• Four rigs are operating within the Libertad complex, where numerous mapped gold veins continue to demonstrate the opportunity for new discoveries and resource expansion.
  • Four rigs are operating at Eastern Borosi, advancing infill drilling at Riscos De Oro, Guapinol and the Vancouver veins. Resource expansion drilling is also testing the 10’s of km of low sulphidation veins recently prioritized by our team’s fulsome reviews.

Upcoming Catalysts

  • Exploration drilling programs on our large bulk tonnage copper and copper gold targets with earn-in partner Rio Tinto
  • Exploration programs on our 100% owned Eastern Borosi Project
  • Production Results
  • Drilling Results

Year-end 2020 Cash position of US$53 million, the Company has no debt and is unhedged

Rosenberg: Investors should look north (or further) because U.S. stocks are looking more and more overextended.

 

In Canada, our preference is towards financials, energy and communication services.

No matter the metric, equity market valuations in the United States remain elevated. It does not matter if investors look at prices relative to earnings (trailing, forward or the Shiller cyclically adjusted price-to-earnings ratio), cash flows, free cash flow, EBITDA or just about any other indicator they can think of, the message remains the same. Indeed, as per our Strategizer publication, the valuations category is by far the least favourable component of our U.S. equity model.

As a result, it was no surprise to us that running a screen on the return of capital to shareholders (both buybacks and dividends, a.k.a. the “all-in” yield) for U.S. and Canadian equities produced a similar conclusion. Looking at the accompanying table, it is clear just how cheap Canadian stocks are relative to their U.S. peers: the TSX offers a more attractive 3.9-per-cent all-in yield (and a less elevated 44th percentile reading relative to its history) compared to 2.9 per cent (93rd percentile) for the S&P 500.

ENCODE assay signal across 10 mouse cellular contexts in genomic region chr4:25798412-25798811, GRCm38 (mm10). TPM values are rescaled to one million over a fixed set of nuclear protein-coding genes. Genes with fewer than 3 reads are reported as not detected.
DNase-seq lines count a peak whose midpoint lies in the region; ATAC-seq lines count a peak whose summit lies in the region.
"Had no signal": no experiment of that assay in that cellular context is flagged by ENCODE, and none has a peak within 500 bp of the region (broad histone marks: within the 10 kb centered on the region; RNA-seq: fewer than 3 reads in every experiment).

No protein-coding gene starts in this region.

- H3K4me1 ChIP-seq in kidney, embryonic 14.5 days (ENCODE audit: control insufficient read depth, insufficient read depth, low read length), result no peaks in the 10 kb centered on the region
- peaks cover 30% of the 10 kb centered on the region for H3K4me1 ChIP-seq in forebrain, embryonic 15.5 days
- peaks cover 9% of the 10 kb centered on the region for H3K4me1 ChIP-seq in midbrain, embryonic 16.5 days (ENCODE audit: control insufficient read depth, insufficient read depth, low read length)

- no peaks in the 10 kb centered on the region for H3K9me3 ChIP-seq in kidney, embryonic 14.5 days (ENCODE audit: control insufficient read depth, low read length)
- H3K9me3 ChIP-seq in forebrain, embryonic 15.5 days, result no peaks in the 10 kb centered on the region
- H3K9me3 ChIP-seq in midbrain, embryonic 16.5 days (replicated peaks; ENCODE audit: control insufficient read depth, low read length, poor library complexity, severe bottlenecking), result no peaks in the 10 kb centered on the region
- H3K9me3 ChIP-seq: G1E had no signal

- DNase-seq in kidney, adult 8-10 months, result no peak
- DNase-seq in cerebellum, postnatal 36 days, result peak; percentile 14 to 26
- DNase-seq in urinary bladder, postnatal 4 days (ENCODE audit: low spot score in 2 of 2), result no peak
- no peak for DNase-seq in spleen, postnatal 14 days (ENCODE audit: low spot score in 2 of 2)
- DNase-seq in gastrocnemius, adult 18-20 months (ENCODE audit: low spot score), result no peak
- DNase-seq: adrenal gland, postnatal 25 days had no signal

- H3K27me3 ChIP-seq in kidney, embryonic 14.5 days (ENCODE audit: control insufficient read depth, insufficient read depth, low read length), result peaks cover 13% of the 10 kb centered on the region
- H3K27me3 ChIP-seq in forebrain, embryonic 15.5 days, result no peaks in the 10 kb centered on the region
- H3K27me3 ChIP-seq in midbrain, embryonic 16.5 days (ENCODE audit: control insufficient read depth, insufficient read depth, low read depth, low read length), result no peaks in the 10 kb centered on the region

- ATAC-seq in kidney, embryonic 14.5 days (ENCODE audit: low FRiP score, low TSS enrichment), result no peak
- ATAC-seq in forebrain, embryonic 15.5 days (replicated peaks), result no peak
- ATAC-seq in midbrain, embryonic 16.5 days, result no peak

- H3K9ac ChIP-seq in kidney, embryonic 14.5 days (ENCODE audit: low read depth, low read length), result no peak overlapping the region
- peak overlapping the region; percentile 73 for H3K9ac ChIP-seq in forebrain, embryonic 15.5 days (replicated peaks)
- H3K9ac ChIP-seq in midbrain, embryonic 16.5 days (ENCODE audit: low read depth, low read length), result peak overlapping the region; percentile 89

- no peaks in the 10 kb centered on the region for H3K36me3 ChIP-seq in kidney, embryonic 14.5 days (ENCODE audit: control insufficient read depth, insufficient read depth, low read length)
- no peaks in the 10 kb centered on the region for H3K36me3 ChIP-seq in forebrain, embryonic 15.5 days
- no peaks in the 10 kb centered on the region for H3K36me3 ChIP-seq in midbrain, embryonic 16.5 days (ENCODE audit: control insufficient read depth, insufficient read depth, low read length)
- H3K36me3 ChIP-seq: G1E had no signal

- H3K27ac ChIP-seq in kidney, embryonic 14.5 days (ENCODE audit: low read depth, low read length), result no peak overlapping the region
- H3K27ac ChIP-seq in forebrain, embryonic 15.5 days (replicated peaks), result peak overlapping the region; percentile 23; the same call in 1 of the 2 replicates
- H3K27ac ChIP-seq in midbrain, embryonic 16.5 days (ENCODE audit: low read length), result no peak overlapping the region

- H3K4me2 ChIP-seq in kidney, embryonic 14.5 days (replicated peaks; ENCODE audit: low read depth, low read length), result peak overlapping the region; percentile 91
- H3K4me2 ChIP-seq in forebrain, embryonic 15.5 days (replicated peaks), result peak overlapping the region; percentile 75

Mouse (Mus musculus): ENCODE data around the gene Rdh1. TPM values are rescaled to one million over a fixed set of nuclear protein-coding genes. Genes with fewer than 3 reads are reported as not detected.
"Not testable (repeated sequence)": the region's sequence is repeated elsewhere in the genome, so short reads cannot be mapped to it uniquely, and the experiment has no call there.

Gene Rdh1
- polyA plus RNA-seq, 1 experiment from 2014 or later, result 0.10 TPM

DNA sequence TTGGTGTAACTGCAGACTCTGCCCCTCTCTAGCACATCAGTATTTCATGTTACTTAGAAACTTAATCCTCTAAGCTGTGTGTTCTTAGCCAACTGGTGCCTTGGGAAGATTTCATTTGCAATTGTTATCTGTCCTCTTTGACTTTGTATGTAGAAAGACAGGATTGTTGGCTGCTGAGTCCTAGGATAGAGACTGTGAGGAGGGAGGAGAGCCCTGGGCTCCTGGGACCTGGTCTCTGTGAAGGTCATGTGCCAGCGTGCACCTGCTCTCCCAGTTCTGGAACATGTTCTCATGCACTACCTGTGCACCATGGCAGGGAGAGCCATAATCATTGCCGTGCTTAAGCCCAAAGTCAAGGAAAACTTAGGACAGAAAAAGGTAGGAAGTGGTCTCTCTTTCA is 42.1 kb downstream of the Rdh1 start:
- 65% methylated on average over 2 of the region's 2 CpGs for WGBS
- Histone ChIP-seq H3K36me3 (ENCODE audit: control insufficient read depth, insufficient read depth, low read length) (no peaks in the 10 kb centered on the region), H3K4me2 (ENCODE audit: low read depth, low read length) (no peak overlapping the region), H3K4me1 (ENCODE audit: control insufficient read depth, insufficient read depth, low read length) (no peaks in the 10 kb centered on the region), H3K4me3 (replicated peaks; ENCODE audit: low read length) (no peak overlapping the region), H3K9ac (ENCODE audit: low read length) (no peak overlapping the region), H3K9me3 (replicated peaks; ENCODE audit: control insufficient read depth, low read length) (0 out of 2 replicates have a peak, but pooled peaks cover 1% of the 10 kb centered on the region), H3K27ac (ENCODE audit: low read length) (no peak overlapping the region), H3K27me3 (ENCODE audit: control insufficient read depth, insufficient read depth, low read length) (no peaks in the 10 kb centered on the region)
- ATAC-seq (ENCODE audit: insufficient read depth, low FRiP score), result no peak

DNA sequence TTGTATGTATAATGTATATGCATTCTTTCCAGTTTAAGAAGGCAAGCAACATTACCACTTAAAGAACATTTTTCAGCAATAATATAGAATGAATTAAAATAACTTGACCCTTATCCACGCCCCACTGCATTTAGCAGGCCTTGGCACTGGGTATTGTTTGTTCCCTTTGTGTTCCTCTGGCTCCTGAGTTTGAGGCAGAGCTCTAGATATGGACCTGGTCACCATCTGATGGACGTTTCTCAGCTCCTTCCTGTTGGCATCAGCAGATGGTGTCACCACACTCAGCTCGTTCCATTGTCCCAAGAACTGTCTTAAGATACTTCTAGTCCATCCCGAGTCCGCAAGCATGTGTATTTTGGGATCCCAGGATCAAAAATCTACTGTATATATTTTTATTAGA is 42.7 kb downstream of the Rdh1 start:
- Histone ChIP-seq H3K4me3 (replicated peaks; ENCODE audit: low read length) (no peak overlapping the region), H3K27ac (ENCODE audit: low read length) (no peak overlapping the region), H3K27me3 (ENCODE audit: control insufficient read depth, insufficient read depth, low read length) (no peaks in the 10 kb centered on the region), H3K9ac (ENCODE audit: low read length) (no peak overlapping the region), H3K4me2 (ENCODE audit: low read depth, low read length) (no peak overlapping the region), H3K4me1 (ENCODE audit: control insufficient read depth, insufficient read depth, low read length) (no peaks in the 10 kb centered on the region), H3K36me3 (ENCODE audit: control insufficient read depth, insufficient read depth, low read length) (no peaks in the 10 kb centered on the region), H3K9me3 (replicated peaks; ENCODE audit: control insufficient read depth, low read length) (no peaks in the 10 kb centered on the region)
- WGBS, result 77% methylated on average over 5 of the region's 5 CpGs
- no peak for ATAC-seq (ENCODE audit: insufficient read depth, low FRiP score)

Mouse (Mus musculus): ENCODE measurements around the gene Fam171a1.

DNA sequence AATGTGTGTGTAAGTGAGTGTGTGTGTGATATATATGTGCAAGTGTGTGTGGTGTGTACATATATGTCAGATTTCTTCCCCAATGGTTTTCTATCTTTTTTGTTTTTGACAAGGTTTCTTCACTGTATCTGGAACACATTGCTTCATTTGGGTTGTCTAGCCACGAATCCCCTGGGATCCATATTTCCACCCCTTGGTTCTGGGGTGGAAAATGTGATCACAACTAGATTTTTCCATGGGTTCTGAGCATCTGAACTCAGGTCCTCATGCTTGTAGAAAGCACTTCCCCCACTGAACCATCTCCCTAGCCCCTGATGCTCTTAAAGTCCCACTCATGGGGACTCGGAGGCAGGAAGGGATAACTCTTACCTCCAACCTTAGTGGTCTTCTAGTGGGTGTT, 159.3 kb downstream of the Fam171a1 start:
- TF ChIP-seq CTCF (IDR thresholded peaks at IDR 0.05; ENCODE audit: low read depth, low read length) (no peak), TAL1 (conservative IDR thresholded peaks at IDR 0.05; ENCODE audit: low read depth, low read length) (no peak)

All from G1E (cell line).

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Uber and Wework investor is under investigation

 

A response to a Freedom of Information request about Softbank’s trading activity has revealed that the Uber and Wework investor is under investigation.

On Wednesday, short seller research site PlainSite posted a letter from the Securities and Exchange Commission on Twitter revealing that the agency is investigating SoftBank, the Japanese telecommunications company and investing giant notorious for financing various unprofitable “technology” companies like WeWork, Uber, Compass, and Oyo.

Aaron Greenspan, founder of the Think Computer Foundation that runs Plainsite, filed a FOIA request in December 2020 for “any investigative materials [from January 1, 2018 to the present] pertaining to the various SoftBank companies controlled by Masayoshi Son, specifically relating to SoftBank’s trading of stocks and derivatives on those stocks.”

This request was filed in response to the revelation last fall that SoftBank was the “Nasdaq whale.”  SoftBank was responsible for stoking a huge rally in tech stocks, the Financial Times reported, because around August it began buying billions of dollars worth of call options in a shift for the company, fueling a rally that pushed up the share prices of tech companies it held billions of dollars of equity in.

Thanks in large part to a rally sparked by SoftBank’s high-risk market plays, firms like Tesla and Apple were up 74 and 21 percent, respectively, in the month of August alone. Executed through a small desk of traders and chief executive Masayoshi Son himself, the trading unit―named SB Northstar―and its bets won the company some $4 billion in gains at the beginning of September, before quickly melting away into nearly $3 billion in losses by the end of the month.